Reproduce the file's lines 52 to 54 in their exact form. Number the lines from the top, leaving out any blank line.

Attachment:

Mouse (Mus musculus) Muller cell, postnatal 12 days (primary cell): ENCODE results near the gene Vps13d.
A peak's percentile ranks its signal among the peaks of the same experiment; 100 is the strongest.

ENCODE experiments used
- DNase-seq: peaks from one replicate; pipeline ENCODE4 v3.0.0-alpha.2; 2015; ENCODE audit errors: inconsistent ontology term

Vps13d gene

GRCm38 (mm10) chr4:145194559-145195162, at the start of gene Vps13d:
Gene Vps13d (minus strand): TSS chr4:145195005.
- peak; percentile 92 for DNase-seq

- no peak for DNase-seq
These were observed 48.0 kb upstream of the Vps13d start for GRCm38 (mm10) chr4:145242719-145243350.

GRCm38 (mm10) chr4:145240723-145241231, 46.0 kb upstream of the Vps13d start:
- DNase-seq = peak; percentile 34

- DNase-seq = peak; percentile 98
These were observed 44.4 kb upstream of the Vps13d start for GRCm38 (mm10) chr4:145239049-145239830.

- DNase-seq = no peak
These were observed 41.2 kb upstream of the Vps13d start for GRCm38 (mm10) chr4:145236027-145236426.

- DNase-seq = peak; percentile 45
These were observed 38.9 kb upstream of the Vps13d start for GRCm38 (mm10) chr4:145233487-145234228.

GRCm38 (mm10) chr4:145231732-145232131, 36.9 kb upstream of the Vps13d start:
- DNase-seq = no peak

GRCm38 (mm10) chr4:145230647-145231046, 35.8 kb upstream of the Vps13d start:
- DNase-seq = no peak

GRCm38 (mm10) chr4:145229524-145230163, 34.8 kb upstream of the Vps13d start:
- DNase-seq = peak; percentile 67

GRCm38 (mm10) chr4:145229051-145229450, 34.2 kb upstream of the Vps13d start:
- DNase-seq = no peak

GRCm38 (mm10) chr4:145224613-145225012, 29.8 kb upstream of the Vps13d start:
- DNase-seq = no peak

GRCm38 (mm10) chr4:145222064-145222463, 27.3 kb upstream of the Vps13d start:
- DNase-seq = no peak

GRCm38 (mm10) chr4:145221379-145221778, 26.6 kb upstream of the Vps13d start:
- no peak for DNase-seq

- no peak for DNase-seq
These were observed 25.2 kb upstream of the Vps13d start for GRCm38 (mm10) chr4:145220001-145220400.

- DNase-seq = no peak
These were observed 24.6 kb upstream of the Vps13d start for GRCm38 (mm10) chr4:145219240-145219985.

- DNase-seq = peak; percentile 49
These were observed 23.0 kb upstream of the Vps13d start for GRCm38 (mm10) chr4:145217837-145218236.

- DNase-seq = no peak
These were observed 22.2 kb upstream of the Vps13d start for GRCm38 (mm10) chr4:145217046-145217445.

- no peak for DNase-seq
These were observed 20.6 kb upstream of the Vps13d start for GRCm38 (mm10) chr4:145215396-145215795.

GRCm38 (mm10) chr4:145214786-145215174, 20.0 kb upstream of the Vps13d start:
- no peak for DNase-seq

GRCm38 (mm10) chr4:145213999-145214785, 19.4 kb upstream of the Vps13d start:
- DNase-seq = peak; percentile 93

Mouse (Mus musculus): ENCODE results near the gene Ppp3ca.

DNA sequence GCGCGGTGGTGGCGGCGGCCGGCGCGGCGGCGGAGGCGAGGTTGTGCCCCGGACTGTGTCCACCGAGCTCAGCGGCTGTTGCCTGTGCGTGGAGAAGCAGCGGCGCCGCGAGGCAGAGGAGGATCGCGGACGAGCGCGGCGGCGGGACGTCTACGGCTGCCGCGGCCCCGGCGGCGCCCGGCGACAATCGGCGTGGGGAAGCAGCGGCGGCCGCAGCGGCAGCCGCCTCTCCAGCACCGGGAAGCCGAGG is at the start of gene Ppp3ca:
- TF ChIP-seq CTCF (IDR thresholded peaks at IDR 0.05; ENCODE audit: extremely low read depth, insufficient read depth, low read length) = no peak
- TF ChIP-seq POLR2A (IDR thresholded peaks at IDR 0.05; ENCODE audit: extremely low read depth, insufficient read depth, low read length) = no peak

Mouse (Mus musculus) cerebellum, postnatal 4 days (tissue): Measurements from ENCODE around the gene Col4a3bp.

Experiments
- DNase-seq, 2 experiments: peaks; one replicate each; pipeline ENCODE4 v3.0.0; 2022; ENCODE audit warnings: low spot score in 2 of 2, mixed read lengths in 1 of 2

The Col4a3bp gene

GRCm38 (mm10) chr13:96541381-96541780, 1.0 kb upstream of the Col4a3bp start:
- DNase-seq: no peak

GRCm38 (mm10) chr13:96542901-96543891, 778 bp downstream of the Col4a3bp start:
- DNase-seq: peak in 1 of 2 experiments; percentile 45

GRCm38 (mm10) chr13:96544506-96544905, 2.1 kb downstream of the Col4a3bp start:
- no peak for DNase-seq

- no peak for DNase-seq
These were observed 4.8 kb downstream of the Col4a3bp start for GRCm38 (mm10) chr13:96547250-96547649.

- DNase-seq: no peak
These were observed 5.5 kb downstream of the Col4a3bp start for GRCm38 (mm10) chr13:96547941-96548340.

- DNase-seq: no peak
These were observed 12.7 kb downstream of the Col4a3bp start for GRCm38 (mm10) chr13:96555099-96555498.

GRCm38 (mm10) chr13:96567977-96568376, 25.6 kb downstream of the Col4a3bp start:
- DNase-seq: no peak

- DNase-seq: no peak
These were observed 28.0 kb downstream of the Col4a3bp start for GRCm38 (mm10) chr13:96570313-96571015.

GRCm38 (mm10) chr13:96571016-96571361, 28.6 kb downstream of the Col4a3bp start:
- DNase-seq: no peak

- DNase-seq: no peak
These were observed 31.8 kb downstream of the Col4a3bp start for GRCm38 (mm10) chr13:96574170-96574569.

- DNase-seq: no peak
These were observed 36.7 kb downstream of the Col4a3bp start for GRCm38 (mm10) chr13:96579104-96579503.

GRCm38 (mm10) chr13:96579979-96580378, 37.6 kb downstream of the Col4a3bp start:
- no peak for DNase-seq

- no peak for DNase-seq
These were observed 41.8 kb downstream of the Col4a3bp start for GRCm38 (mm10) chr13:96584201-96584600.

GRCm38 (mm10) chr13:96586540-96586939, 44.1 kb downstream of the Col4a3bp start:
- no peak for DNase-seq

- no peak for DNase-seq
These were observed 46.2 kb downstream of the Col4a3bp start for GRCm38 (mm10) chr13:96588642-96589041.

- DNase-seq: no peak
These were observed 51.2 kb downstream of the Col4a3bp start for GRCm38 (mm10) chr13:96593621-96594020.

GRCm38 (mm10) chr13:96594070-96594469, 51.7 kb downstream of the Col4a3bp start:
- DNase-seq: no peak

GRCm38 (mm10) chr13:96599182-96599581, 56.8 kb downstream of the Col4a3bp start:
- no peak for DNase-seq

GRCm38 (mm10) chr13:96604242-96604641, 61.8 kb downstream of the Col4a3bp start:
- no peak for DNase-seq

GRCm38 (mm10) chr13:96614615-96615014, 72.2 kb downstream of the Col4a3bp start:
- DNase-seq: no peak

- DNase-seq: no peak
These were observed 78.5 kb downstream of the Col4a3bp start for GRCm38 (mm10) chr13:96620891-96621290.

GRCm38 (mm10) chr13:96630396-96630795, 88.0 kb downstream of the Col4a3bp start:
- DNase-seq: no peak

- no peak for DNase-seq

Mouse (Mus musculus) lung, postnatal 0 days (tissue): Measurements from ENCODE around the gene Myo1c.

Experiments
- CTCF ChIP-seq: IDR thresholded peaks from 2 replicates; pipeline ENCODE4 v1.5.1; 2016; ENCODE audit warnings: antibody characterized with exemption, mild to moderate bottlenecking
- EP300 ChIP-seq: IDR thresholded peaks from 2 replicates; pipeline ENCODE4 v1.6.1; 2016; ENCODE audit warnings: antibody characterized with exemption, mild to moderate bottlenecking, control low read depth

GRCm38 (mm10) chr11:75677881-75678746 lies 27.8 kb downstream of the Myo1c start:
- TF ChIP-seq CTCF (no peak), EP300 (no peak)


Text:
Experiments
- DNase-seq, 2 experiments: peaks; one replicate each; pipeline ENCODE4 v3.0.0; 2022; ENCODE audit warnings: low spot score in 2 of 2, mixed read lengths in 1 of 2

The Col4a3bp gene